Ooze Gets AAAHS for Keeping Ice off Parkway

¬†Magic Minus Zero is NJ Highway Authority’s main weapon against highway icing

(October 27, 2000) No one ever made a big deal about the brown, sweet-smelling goo that oozed from the pipes at the Hungarian vodka distillery. Not until a chemist at the plant noticed something strange about the small, slow- running stream that ran by the distillery. It never froze, no matter how cold outside.

Eventually, some enterprising folks converted the substance into a de-icing product that made its way to the market and now to the Garden State Parkway, where officials swear it will make this winter’s driving safer and smoother, and cause less rust and corrosion to vehicles.

Parkway officials announced yesterday that the marvelous goo, which goes by the brand name Magic Minus Zero, will be their main weapon against highway icing this year. The New Jersey Highway Authority, which runs the Parkway, has agreed to buy $1.36 million worth of the stuff, which can be used in several ways.

The authority’s existing stockpile of 11,566 tons of rock salt will be run through a giant conveyer-driven machine that will mix it with the substance, not unlike coating popcorn with caramel. In addition, the state is buying 25,000 tons of salt already treated with the product, and Parkway officials also plan to try spraying the substance in its liquid form on the roadway to prevent freezing.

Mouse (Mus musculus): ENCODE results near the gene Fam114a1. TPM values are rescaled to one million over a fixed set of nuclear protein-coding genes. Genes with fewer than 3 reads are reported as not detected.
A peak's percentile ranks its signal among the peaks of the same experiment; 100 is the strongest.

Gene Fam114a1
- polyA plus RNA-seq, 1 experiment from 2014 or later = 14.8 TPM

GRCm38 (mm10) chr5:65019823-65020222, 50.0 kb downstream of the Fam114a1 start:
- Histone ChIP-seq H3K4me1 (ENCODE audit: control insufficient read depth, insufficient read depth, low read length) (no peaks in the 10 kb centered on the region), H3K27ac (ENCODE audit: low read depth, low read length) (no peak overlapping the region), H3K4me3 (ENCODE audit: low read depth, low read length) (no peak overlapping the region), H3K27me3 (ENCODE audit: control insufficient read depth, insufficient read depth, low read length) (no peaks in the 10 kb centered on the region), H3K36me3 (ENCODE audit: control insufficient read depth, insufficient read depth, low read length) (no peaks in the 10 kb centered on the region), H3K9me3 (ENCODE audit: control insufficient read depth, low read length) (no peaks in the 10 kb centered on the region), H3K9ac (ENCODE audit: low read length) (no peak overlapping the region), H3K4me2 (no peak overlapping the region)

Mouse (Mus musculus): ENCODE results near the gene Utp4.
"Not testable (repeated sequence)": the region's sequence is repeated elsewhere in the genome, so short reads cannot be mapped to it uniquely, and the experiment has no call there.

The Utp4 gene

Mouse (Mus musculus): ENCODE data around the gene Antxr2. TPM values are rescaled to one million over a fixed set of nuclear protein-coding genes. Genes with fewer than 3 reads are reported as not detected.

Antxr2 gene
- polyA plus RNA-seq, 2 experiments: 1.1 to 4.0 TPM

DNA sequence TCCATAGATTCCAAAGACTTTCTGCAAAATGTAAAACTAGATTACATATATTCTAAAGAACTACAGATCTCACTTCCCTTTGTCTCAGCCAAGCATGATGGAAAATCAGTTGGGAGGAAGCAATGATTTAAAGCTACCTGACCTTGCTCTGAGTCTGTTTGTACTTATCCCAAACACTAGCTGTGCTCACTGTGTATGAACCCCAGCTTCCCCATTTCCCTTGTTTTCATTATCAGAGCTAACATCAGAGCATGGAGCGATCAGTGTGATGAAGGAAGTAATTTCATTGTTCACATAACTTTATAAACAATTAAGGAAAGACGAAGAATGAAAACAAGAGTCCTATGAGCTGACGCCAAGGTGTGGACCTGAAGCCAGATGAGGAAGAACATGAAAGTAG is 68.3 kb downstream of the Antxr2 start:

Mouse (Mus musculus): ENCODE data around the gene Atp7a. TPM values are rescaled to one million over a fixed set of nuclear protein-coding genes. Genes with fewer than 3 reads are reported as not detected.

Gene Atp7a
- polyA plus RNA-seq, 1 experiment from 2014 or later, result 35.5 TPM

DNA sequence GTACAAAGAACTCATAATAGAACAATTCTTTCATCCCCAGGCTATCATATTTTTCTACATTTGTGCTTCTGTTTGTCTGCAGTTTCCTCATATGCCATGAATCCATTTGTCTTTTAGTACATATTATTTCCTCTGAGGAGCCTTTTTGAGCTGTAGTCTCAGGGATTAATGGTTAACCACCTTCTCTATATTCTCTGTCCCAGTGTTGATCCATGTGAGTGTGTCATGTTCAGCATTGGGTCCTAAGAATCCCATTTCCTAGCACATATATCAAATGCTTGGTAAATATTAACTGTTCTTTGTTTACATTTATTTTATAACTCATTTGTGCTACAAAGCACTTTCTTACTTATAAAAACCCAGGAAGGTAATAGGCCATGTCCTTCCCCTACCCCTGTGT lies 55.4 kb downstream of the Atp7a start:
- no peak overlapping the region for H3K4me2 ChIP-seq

Magic Minus Zero does not come cheap. The pellets pre-treated with Magic Minus Zero cost about 40 percent more than standard sodium chloride, or rock salt. In its liquid form, the substance costs twice as much as the calcium chloride liquid that the highway had been using.

But officials insist the stuff is worth the price because it is noncorrosive: It will save money because it will not gnaw away at metal bridges, tollbooths and guardrails. And although anyone driving through the syrupy glop will notice an unsightly brown film on windshields and paint jobs, Parkway engineers said it will hose right off and that windshields can be cleared just as easily as when rock salt is used.

Because it’s used in highly diluted form, officials said, it won’t gum up salt spreaders and it won’t stick to car fenders or the soles of people’s shoes.

It’s also biodegradable, meaning runoff will not taint fields and waterways. “It supposed to be safe enough that you actually can eat it,” said Rob Fischer, Parkway construction manager. Not that anyone has tried a taste.

But the Parkway last year did test Magic Minus Zero capabilities as an ice- fighter on sections of the road near the PNC Bank Arts Center in Holmdel and in Bergen County. “It worked well,” said Dan Noxon, the highway’s chief maintenance engineer. “Last year we never got one complaint.”

The New York State Thruway and many counties and towns in upstate New York have used the material the past two years, Parkway officials said. Magic Minus Zero also has been used in Pennsylvania and throughout New England, according to Daren Crawford, vice president of sales and marketing for Imus Inc., the Rome NY, company that make the substance.

Author: Joe Malinconico
Star-Ledger Staff

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